Many self-employed individuals or small business owners can greatly benefit from carrying business insurance. In certain scenarios, it may even be obligatory. Legal disputes can have significant financial implications, with lawsuits potentially costing tens or even hundreds of thousands of dollars, regardless of the outcome. Attorney fees alone can be a burden, even if you win.
There are various policies that can help you, such as general liability, professional liability, and a Business Owner’s Policy (BOP). These policies prove beneficial for both self-employed individuals and small business owners. It’s worth noting that small business owners with contractors or employees may be required to obtain workers’ compensation insurance. Since regulations for workers’ compensation insurance vary by state, it’s crucial to thoroughly review and comply with your state’s specific requirements.
Paying Business Tax for the Self-Employed and Business Owners
Understanding and efficiently managing your tax obligations, including being responsible for paying taxes, is not only a legal requirement but also a key factor in wealth preservation and accumulation. It’s advisable to seek professional advice to ensure that you are complying with all the relevant tax laws to avoid unintentional tax withholding and taking advantage of any allowances or reliefs that you may be entitled to.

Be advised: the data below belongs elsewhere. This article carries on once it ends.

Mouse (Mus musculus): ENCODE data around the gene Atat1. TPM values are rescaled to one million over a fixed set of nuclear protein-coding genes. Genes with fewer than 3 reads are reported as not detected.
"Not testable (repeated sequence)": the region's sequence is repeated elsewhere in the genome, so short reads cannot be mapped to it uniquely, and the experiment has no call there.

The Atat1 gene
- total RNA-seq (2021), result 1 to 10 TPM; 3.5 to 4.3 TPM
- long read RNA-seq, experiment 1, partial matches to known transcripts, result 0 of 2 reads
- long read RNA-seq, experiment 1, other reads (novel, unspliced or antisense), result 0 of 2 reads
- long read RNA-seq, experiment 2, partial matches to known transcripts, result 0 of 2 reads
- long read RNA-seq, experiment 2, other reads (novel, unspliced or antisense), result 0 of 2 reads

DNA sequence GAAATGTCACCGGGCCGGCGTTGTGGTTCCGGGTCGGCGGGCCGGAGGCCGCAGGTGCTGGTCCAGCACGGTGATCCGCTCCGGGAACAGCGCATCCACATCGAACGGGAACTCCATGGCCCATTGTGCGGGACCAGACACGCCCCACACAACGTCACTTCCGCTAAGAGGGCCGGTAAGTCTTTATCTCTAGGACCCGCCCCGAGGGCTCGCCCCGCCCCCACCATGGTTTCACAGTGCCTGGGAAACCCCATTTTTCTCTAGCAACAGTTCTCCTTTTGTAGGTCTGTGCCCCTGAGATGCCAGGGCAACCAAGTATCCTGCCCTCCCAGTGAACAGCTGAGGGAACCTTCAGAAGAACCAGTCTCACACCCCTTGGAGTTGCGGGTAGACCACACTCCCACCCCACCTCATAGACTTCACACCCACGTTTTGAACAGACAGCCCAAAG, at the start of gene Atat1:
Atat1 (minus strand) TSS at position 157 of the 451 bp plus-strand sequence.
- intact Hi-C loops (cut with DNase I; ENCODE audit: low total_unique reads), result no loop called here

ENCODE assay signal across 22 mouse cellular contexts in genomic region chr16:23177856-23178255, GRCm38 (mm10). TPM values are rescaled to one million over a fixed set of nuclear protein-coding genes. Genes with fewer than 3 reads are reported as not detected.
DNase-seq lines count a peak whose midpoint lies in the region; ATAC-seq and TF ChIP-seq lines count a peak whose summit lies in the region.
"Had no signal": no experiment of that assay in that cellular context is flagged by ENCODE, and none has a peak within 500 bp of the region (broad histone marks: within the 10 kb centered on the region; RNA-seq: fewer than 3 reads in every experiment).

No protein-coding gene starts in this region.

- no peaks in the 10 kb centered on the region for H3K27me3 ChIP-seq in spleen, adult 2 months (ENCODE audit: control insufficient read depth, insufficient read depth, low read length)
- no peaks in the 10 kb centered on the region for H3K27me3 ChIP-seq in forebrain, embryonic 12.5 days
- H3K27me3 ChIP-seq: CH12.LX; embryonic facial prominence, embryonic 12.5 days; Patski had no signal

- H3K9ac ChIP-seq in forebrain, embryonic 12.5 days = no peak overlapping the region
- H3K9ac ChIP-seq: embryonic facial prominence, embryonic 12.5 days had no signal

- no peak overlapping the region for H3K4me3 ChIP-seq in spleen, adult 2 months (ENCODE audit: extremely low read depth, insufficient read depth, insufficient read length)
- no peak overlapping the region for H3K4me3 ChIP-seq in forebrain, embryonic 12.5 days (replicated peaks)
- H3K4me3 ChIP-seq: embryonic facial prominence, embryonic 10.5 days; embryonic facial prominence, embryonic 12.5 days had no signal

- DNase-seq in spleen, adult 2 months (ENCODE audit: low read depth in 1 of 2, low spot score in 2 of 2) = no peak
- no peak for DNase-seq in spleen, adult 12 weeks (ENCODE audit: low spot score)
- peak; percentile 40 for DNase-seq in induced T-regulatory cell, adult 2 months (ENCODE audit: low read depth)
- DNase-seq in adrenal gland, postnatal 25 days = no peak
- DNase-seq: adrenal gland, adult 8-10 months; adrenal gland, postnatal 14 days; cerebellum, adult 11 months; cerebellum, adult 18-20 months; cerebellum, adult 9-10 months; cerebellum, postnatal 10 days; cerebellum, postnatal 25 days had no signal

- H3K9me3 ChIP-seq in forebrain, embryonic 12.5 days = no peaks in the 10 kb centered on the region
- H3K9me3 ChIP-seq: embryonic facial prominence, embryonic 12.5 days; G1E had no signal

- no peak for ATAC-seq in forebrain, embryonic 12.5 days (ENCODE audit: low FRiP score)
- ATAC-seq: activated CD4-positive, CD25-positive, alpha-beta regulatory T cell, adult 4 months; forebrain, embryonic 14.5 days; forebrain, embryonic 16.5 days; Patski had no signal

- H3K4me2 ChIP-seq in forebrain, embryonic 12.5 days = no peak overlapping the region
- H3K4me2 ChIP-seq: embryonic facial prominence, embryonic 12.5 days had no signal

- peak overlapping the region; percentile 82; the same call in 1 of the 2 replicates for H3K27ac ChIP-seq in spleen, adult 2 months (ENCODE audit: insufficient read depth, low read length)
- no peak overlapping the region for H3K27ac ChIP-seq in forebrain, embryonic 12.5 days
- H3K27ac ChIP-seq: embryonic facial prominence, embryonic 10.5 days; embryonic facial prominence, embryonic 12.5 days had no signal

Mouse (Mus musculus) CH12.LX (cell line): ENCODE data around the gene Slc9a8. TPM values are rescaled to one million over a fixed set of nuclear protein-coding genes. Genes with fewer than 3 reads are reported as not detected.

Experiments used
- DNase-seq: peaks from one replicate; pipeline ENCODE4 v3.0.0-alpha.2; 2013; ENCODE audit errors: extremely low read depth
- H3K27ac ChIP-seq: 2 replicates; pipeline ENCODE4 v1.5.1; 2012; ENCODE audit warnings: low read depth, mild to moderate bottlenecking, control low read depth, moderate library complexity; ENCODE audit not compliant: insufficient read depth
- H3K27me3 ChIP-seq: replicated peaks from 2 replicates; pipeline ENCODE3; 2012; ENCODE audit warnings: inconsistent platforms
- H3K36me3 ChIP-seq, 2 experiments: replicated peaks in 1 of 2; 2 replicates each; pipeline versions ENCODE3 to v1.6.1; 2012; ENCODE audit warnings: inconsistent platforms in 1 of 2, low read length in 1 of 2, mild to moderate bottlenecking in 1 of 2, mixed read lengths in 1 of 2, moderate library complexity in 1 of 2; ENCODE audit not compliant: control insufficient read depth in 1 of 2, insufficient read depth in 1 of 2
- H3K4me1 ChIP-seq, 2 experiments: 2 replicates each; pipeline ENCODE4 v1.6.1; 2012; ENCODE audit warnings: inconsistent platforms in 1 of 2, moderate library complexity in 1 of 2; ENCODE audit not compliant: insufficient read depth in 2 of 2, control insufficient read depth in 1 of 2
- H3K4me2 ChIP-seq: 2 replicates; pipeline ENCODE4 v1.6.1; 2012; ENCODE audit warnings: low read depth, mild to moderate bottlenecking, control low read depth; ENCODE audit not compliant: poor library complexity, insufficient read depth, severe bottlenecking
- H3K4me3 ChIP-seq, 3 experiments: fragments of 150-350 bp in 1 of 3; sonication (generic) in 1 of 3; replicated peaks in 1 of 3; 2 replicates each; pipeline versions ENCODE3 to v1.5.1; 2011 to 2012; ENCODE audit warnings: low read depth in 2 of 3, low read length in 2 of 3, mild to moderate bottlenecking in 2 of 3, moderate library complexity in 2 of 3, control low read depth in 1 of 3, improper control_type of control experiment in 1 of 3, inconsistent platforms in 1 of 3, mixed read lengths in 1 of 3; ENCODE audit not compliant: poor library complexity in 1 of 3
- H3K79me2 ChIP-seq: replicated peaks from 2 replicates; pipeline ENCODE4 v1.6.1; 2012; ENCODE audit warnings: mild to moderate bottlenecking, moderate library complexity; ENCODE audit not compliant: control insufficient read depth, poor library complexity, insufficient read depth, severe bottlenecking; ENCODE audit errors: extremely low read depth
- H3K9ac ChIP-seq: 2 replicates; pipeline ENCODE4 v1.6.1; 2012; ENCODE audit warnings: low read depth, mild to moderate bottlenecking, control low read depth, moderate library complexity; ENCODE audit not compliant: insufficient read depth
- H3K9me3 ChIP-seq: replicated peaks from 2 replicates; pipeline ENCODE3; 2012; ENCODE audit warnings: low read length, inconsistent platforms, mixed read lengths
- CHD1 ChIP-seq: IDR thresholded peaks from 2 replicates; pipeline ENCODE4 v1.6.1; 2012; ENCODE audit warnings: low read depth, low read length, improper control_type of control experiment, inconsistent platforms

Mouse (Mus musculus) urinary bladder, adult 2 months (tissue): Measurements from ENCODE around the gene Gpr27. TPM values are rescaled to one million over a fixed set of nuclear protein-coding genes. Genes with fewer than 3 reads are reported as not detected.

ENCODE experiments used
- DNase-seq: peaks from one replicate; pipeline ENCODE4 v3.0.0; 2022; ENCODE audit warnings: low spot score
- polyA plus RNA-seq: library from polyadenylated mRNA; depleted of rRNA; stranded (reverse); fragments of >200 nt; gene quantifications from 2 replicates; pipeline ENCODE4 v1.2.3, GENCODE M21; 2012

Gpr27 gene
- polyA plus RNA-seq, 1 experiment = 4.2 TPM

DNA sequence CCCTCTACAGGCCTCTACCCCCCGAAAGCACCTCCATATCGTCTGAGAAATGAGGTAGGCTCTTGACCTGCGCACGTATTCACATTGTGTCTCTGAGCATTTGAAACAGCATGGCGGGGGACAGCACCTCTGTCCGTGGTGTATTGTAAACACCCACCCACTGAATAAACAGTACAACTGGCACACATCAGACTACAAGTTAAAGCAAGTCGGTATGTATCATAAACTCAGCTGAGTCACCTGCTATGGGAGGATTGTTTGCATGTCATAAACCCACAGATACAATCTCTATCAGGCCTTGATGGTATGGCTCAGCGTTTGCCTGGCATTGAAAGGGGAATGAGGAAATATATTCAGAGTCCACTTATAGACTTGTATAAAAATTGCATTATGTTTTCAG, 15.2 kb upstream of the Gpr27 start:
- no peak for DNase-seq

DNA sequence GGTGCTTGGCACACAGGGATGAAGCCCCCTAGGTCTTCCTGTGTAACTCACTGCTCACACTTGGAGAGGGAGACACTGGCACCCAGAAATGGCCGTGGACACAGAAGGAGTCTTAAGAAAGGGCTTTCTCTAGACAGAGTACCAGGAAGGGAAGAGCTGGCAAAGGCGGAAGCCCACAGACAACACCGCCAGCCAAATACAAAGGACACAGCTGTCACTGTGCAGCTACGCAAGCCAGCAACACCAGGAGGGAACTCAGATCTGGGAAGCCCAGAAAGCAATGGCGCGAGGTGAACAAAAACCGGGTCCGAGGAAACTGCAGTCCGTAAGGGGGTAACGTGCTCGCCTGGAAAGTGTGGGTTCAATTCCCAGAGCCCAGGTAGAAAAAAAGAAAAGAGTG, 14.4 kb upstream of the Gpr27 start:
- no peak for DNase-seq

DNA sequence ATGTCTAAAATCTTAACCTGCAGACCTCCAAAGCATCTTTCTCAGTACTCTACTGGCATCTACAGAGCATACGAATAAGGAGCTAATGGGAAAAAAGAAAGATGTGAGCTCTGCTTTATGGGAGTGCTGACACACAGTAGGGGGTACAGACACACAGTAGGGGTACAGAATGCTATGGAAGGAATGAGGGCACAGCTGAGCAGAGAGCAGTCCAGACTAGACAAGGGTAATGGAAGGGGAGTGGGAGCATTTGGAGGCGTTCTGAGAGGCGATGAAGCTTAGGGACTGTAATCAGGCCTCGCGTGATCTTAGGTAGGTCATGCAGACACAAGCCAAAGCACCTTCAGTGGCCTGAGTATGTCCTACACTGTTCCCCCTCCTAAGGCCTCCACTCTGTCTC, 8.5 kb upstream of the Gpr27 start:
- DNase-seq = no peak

Individuals who work but aren’t employee are self-employed. This includes independent contractors, although not everyone who is self-employed is an independent contractor. The difference depends on their relationship with customers and how they work, rather than the field they work in. For self-employed individuals, personal earnings are usually subject to income tax.
They must file annual taxes and pay estimated quarterly tax. Taxable income is determined by subtracting allowable expenses. Maintaining accurate records is crucial to substantiate these expense claims and maximize local tax deductions.
As a sole proprietor who reports, your business income is treated as personal income, and you are taxed accordingly. The tax is calculated on your profits after taking into account all allowable expenses. You must ensure that you submit your tax return by the deadline to avoid penalties.
In a partnership, each partner pays tax on their share of the business profits. Partners must each submit a Self Assessment tax return, and the partnership also needs to submit a separate income tax return.
Limited companies must pay corporate taxes. Owners or directors can receive a salary, subject to Income Tax and National Insurance contributions. Dividends distributed to shareholders face separate taxation through the Dividend Tax. Understanding these structures is crucial for effective tax planning and optimizing business tax deductions.
To arrange a chat about differences between self-employed and business owner, contact us.